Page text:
Participate in a research study about ASMR sensitivity

Safiyya Mank is an undergraduate psychology student at Manchester Metropolitan University in Manchester, England and also a research assistant for an ASMR project.

Her project is titled, “An investigation into ASMR and sensory sensitivity” and she is seeking participants who are 18 years or older for this study (sensitivity to ASMR triggers is not necessary).

Participants will access an online survey, watch an ASMR video, and answer questions about their ability to experience ASMR and how they normally react to specific sensory stimuli.

The survey has been approved by the University’s ethics committee, shouldn’t take longer than 30 minutes, and will collect your replies anonymously.

The results of the study may be published in peer reviewed journals. Participants can obtain a full copy of the results of the research study by contacting the researcher.

She is being supervised by Dr. Thomas Hostler and Dr. Giulia Poerio, who published the first heart rate study about ASMR in 2018.

The survey closes soon, so click the link below to learn more or to participate if you are interested.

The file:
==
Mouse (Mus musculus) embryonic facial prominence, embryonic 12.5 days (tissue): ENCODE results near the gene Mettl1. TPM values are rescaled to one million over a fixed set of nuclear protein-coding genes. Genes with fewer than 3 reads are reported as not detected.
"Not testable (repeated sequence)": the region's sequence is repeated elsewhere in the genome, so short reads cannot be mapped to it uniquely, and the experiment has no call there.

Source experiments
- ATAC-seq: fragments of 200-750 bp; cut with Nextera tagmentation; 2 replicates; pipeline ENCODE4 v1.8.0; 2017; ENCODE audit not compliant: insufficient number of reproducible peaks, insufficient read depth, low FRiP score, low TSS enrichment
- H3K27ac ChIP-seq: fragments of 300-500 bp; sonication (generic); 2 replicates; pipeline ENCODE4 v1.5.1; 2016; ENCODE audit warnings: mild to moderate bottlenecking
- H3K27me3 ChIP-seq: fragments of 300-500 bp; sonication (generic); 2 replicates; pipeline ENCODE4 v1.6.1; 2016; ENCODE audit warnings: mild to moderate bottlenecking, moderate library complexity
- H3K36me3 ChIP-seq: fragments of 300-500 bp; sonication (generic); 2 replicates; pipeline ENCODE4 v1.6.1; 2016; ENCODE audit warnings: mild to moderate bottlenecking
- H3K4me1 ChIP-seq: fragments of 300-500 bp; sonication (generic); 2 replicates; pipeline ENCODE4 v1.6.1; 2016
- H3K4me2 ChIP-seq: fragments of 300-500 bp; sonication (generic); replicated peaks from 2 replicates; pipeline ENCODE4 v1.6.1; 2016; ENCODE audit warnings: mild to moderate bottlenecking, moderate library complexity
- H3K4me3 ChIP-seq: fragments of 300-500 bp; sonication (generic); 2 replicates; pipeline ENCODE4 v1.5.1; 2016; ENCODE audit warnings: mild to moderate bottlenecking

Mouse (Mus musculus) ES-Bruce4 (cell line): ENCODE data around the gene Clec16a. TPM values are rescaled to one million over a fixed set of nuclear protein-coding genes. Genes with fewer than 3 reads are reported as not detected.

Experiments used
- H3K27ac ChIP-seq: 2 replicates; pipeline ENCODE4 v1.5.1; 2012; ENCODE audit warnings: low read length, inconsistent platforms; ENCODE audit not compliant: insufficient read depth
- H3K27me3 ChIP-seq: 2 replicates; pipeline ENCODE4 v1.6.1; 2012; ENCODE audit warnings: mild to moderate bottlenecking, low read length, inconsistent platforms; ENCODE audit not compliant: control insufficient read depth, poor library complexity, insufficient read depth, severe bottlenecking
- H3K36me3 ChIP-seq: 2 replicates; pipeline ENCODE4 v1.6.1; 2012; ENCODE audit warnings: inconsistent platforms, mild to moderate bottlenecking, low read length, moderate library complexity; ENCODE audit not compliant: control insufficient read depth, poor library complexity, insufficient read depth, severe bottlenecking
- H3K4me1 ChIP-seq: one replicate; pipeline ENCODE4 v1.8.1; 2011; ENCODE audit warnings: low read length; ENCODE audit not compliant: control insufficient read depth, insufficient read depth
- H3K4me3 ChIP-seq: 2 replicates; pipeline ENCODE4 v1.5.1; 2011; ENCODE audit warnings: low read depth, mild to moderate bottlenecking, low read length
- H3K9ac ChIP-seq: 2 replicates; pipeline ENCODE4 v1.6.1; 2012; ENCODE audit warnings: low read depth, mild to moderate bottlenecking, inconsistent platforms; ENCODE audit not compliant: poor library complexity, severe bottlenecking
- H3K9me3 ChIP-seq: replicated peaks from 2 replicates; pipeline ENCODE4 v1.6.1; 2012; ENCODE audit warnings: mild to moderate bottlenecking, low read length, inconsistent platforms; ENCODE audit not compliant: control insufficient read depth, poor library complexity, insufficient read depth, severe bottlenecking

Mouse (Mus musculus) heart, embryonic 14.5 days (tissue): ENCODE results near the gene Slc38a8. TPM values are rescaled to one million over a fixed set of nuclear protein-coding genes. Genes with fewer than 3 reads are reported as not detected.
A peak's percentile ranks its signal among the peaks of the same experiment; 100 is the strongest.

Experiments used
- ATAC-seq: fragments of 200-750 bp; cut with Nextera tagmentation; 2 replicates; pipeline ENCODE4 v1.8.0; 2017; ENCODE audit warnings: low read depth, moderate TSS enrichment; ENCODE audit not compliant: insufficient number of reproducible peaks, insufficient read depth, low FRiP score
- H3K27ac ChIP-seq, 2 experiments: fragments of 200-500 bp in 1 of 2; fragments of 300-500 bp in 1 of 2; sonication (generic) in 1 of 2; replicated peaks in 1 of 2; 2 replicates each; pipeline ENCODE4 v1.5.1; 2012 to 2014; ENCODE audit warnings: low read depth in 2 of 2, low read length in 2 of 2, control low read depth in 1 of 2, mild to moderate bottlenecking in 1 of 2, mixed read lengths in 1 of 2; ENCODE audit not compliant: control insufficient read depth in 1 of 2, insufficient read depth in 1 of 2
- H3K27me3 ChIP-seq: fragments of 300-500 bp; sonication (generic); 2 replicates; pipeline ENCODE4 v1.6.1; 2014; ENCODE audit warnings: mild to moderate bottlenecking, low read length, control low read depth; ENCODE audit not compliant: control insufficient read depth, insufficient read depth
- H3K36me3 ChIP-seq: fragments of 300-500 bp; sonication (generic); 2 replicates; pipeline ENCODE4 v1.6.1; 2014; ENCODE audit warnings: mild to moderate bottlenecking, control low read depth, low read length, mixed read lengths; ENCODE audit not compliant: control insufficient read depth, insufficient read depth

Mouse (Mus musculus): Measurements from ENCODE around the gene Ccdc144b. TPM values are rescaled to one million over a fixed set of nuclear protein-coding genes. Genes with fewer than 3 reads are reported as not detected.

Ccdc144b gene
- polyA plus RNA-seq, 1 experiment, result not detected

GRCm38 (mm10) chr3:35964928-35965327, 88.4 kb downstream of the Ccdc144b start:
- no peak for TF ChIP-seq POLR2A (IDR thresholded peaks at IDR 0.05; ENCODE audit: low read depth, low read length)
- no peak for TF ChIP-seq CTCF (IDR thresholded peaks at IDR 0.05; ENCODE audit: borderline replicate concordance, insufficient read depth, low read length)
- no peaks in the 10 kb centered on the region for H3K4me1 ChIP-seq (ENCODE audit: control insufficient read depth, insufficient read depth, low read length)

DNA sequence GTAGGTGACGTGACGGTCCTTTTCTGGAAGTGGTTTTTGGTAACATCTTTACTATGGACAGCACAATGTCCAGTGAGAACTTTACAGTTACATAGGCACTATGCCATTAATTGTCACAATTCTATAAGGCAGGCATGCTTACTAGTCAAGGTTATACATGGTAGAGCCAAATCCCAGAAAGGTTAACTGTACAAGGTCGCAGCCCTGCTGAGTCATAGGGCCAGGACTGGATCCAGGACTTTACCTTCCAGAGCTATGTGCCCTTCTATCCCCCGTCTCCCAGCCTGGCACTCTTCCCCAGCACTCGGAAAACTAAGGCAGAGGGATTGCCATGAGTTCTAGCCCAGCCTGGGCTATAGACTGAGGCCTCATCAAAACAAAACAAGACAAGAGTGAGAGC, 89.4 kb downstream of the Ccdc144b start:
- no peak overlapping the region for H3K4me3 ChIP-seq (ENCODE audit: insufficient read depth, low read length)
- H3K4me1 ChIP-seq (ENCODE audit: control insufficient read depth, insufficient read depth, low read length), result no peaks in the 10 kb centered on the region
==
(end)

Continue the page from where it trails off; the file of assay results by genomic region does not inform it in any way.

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High School student completes study about ASMR and gender

Lucas Simone is a junior at Willow Glen High School in San Jose, California.

For his AP Capstone Research Project, he chose to analyze the associations between gender and aspects of ASMR.

He surveyed over a hundred of his high school peers and collected data about  gender, stress, ASMR video viewing, ASMR feelings, ASMR frequency, and more.

Below are a summary of his methods, some of his data, and a link to his final AP Capstone Research Report.

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Published research study examines the content and comments of ASMR videos

Alexsandra Kovacevich and David Huron at Ohio State University have published a research paper about the content and comments of ASMR videos.

Their paper is titled, “Two Studies of ASMR: The Relationship between ASMR and Music-Induced Frisson” and was published  in Fall 2018 in the peer-reviewed journal, Empirical Musicology Review.